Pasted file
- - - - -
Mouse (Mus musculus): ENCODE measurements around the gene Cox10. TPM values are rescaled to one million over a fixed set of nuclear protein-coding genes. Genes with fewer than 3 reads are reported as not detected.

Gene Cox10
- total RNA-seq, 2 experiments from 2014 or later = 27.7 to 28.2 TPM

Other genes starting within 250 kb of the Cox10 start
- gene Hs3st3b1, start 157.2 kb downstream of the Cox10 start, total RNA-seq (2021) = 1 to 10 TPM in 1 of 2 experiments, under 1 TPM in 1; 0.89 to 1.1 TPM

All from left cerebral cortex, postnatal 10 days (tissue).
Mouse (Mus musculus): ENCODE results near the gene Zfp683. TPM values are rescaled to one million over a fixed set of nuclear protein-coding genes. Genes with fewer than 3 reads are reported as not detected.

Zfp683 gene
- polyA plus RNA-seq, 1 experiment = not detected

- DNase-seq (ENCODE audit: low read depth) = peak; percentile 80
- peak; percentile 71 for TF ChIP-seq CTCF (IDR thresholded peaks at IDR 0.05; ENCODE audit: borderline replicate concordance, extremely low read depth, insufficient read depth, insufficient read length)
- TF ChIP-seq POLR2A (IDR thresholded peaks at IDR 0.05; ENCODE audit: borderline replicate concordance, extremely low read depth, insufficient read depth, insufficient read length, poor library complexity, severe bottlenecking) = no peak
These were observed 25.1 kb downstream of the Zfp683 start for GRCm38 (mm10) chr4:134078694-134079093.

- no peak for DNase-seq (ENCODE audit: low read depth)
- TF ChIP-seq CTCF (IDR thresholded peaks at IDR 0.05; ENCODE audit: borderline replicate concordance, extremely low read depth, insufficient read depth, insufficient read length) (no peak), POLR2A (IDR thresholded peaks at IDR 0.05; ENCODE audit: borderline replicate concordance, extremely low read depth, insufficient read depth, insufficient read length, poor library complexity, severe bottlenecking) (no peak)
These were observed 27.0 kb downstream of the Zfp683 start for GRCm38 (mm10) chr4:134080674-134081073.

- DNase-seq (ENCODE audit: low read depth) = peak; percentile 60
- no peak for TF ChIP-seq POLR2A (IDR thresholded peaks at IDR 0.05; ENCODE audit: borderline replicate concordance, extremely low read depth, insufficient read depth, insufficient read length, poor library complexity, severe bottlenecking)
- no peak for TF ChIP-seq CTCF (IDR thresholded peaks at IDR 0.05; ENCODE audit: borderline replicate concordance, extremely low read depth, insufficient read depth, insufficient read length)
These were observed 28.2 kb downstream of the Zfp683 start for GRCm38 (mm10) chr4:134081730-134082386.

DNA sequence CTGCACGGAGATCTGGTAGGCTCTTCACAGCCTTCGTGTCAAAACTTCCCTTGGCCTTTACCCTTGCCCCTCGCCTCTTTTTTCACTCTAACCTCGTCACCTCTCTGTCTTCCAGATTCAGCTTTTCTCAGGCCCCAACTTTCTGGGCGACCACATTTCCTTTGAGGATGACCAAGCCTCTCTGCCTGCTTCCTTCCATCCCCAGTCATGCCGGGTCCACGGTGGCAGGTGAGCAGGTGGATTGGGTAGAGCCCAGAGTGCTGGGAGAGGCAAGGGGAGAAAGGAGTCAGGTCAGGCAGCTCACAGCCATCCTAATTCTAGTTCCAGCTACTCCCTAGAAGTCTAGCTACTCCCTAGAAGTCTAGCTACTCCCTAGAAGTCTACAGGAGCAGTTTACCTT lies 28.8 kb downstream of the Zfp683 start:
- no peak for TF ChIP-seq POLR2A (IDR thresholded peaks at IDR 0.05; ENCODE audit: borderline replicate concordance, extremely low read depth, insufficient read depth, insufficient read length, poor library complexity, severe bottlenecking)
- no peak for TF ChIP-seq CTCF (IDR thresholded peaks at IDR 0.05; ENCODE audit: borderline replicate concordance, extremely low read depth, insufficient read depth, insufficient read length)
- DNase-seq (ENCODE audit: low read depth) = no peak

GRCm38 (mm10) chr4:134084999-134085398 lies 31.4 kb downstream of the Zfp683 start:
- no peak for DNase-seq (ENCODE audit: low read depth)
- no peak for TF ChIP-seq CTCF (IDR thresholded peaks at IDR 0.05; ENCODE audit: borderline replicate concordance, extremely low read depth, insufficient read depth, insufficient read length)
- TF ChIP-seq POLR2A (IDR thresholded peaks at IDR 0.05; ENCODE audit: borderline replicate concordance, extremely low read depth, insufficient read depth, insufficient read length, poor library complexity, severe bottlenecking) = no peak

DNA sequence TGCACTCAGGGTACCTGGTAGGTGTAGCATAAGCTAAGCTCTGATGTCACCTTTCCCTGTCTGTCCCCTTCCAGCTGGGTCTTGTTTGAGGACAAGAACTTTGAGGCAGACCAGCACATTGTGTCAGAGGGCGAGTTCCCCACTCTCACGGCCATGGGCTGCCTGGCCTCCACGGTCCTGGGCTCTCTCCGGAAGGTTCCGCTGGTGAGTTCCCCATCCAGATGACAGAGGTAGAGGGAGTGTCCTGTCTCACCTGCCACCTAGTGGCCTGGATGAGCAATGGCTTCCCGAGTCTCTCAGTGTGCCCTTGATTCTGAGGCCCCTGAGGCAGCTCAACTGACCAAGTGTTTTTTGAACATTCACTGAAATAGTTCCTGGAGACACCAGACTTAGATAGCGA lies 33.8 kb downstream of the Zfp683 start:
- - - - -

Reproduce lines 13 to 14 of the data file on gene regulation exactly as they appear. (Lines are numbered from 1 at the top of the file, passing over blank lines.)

These were observed 25.1 kb downstream of the Zfp683 start for GRCm38 (mm10) chr4:134078694-134079093.

- no peak for DNase-seq (ENCODE audit: low read depth)